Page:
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Explaining headlight assistance technology (part 2)


Today we’ll be continuing our series in which we’re explaining headlight assistance technology and start talking about how much headlights have advanced since the traditional fixed ones.

Cornering lights

As opposed to adaptive headlights, the cornering lights are meant to provide a bit of extra light to help with sharp turn or when parking. They will usually switch on only at low speeds and when the indicators are on, when in reverse or in case the steering wheel is being turned furiously.

In older cars, they employed a small side light, but in modern ones they have a swivelling lens in the fog light or main headlight housing.

Self-levelling lights

When it comes to HID – which are several times brighter than conventional halogen lights – these are required by law – at least in Europe and Australia – to be fitted with a self-levelling system which is meant to keep the headlights pointing down at the road.

Usually a self-levelling system will determine the car’s inclination by monitoring the front and rear suspension and then electric actuators will be quickly adjust the projector’s beam up or down.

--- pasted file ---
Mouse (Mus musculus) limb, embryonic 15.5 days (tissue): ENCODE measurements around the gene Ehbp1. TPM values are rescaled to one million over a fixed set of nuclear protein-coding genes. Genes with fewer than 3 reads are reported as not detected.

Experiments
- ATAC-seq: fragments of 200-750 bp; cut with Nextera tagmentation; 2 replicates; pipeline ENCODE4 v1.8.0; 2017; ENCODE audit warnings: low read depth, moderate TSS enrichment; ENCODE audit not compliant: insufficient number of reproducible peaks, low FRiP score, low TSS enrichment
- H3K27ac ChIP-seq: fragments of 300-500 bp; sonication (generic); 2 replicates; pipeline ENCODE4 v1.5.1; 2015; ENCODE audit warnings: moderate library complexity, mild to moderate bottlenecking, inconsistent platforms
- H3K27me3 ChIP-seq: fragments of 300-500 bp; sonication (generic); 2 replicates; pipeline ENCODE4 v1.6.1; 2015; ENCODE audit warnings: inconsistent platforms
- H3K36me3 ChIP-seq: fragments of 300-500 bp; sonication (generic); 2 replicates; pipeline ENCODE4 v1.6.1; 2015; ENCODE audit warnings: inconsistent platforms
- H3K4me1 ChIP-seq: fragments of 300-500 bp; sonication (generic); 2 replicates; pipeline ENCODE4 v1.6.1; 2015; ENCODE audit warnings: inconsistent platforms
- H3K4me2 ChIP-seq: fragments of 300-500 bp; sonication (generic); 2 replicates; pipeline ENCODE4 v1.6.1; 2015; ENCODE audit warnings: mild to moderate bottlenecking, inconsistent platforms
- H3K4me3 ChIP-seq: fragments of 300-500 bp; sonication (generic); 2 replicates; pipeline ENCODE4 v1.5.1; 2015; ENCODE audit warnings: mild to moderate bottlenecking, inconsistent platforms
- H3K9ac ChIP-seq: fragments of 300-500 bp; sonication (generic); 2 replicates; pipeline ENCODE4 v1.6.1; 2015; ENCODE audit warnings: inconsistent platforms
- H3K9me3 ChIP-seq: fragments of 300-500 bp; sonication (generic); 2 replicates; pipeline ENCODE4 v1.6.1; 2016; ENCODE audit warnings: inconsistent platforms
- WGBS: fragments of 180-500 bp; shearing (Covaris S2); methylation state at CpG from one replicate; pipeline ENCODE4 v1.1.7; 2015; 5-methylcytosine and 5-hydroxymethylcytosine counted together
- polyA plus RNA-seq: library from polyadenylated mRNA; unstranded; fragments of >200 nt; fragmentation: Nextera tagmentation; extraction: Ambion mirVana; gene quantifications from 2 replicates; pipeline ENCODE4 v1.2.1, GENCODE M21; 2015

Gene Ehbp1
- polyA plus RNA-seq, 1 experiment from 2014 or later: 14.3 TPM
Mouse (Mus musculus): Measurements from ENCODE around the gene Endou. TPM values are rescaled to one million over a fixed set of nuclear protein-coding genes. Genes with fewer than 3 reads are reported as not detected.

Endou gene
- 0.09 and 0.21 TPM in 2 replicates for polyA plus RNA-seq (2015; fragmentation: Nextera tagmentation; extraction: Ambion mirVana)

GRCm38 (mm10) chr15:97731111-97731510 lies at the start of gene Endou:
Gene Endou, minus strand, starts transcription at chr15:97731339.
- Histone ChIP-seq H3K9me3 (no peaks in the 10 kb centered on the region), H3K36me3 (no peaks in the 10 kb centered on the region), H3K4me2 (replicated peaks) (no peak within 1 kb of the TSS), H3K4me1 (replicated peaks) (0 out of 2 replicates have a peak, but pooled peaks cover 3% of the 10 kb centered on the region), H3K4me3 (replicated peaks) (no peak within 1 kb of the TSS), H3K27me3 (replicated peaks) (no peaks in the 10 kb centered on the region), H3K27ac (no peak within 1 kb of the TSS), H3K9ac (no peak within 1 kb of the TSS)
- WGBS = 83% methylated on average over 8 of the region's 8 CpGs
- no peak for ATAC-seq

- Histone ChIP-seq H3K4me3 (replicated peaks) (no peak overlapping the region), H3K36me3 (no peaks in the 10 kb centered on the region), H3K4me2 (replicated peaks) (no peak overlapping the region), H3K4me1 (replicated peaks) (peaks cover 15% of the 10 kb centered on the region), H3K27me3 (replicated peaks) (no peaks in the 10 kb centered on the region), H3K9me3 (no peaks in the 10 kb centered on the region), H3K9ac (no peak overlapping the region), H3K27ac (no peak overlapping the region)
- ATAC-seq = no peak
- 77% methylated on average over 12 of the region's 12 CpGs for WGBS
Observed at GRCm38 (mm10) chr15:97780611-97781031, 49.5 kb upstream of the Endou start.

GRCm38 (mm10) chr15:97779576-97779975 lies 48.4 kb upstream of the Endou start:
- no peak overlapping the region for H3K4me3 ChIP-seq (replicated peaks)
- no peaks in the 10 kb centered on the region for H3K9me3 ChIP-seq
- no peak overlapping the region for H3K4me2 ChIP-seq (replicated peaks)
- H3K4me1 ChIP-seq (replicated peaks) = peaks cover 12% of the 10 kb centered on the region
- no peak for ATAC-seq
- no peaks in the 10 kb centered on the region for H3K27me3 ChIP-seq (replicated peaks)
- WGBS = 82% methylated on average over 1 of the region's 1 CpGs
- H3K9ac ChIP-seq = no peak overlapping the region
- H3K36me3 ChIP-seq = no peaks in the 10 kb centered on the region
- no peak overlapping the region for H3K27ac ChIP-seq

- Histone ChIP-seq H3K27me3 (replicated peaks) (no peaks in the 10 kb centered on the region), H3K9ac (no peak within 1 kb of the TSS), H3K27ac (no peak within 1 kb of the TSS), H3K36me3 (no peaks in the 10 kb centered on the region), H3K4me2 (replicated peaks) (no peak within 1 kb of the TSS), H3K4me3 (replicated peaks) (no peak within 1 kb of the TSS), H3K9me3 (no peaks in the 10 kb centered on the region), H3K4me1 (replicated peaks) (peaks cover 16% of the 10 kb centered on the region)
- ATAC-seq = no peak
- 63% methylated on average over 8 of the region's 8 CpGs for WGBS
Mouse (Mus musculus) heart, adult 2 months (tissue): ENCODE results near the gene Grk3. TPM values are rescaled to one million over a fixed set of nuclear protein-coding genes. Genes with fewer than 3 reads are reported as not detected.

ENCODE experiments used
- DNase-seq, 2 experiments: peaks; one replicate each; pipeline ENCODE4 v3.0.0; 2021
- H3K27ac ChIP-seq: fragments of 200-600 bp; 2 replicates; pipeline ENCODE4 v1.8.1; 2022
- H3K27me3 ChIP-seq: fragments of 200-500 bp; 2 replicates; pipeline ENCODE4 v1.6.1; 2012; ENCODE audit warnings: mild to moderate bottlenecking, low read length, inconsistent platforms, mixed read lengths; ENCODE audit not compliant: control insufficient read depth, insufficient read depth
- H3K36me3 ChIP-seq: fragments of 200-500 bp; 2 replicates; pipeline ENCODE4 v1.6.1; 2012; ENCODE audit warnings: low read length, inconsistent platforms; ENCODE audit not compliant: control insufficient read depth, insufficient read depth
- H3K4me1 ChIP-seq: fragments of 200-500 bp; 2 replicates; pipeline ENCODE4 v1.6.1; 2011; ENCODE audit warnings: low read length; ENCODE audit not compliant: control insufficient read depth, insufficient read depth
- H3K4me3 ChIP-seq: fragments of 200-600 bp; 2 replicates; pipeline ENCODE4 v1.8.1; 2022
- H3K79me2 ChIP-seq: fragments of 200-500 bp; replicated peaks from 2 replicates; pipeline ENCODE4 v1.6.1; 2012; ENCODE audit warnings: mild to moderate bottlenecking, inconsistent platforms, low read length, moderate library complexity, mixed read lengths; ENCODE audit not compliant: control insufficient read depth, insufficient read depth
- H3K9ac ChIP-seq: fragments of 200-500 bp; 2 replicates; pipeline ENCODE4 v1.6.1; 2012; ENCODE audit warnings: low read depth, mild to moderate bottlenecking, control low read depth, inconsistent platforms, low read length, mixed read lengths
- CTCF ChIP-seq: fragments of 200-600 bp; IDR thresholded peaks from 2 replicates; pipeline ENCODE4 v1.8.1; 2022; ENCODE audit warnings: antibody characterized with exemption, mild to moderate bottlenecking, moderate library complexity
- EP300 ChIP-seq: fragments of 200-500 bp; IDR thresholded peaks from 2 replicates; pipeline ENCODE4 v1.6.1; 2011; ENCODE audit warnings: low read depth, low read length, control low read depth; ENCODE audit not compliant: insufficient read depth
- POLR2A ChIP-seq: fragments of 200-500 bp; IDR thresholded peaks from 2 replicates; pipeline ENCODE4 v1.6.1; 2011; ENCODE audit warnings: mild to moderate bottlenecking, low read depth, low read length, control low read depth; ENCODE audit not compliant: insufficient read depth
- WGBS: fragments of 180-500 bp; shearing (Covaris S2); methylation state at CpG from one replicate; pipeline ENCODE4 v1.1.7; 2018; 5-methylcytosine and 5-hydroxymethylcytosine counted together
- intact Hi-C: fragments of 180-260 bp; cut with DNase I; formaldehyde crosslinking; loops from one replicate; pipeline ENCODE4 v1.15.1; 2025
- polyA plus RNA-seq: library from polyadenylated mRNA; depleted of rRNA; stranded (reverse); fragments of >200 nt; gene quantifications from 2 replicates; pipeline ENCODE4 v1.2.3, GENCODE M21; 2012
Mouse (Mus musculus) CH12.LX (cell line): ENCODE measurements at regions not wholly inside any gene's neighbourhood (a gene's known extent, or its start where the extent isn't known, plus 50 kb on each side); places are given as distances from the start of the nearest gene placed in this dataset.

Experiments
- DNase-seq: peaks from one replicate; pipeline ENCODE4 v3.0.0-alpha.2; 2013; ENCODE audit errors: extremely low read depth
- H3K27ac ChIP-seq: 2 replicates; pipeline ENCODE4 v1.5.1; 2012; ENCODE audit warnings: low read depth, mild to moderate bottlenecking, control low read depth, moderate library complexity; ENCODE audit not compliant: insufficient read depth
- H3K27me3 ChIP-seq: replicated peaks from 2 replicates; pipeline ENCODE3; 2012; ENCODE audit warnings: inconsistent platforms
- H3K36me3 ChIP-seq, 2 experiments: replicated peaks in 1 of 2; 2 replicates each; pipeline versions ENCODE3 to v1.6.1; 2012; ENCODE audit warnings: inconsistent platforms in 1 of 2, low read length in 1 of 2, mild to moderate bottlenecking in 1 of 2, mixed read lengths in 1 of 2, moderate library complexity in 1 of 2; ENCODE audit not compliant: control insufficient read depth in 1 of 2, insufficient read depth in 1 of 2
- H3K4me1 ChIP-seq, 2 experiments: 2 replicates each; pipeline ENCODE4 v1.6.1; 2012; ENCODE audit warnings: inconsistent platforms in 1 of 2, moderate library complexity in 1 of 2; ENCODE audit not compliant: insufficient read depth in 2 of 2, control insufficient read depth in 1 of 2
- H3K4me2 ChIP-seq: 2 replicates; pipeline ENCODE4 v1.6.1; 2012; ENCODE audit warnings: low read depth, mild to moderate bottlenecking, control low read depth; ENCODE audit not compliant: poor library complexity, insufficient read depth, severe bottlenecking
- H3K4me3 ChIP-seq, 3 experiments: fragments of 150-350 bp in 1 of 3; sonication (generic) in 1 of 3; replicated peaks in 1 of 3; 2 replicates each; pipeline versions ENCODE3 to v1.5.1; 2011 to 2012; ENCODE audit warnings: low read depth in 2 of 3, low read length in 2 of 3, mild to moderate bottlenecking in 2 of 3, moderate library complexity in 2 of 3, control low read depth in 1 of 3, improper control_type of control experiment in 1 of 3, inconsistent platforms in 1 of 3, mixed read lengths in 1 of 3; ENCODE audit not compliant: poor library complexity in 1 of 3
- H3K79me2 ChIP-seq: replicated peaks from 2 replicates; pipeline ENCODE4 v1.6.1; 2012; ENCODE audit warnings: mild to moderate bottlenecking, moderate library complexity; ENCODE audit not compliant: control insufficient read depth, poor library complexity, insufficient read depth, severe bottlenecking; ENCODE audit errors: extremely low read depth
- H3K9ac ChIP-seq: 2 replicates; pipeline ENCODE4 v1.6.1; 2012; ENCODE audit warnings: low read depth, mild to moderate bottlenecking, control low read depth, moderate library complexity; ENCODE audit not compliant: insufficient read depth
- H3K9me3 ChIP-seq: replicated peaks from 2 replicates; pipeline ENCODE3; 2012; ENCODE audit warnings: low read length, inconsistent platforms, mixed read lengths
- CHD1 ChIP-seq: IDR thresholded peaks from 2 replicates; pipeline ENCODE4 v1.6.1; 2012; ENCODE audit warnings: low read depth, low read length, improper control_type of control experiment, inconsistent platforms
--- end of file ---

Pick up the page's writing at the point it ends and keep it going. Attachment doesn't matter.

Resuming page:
Automatic or dusk-sensing headlights

Dusk-sensing headlights are great to take that little bit of responsibility off the driver’s shoulders and measure the ambient light to know when to turn on the headlights.

When the surrounding environment has been a little too dark for a certain amount of time, that’s when the sensor will instruct the headlights – as well as the instrument and dashboard lights – to turn on.

Automatic high beam

High beams can illuminate much further than low beams can but they can also blind incoming traffic. Automatic high beams will operate via a camera-style sensor mounted on the front-facing section of the interior mirror. This sensor is capable of detecting street lights, tail-lights and headlight of on-coming cars, and as such knows when not to fire up the high-beams so that they do not blind incoming drivers.

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